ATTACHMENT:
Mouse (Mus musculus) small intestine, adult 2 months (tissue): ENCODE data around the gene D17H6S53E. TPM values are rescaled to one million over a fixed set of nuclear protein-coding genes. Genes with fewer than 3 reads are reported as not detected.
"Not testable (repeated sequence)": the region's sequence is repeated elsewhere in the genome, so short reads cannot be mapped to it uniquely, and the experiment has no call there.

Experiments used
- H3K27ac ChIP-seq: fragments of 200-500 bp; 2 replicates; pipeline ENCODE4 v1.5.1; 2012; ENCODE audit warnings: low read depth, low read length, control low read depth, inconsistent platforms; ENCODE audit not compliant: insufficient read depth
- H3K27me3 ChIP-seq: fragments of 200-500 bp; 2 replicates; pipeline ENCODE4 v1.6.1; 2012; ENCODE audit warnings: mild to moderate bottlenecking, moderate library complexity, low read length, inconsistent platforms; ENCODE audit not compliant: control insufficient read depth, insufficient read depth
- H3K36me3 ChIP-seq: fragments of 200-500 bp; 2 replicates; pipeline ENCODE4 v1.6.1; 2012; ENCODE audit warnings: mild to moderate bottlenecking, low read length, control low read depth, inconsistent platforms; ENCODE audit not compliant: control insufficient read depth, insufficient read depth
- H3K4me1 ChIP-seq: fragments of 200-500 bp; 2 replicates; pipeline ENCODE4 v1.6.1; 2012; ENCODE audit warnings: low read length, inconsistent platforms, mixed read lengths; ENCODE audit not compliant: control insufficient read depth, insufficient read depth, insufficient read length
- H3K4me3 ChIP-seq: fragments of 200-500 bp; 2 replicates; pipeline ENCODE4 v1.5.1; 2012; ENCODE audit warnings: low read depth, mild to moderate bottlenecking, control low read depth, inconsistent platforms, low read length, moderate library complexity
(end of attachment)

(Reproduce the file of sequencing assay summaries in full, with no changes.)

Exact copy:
Mouse (Mus musculus) small intestine, adult 2 months (tissue): ENCODE data around the gene D17H6S53E. TPM values are rescaled to one million over a fixed set of nuclear protein-coding genes. Genes with fewer than 3 reads are reported as not detected.
"Not testable (repeated sequence)": the region's sequence is repeated elsewhere in the genome, so short reads cannot be mapped to it uniquely, and the experiment has no call there.

Experiments used
- H3K27ac ChIP-seq: fragments of 200-500 bp; 2 replicates; pipeline ENCODE4 v1.5.1; 2012; ENCODE audit warnings: low read depth, low read length, control low read depth, inconsistent platforms; ENCODE audit not compliant: insufficient read depth
- H3K27me3 ChIP-seq: fragments of 200-500 bp; 2 replicates; pipeline ENCODE4 v1.6.1; 2012; ENCODE audit warnings: mild to moderate bottlenecking, moderate library complexity, low read length, inconsistent platforms; ENCODE audit not compliant: control insufficient read depth, insufficient read depth
- H3K36me3 ChIP-seq: fragments of 200-500 bp; 2 replicates; pipeline ENCODE4 v1.6.1; 2012; ENCODE audit warnings: mild to moderate bottlenecking, low read length, control low read depth, inconsistent platforms; ENCODE audit not compliant: control insufficient read depth, insufficient read depth
- H3K4me1 ChIP-seq: fragments of 200-500 bp; 2 replicates; pipeline ENCODE4 v1.6.1; 2012; ENCODE audit warnings: low read length, inconsistent platforms, mixed read lengths; ENCODE audit not compliant: control insufficient read depth, insufficient read depth, insufficient read length
- H3K4me3 ChIP-seq: fragments of 200-500 bp; 2 replicates; pipeline ENCODE4 v1.5.1; 2012; ENCODE audit warnings: low read depth, mild to moderate bottlenecking, control low read depth, inconsistent platforms, low read length, moderate library complexity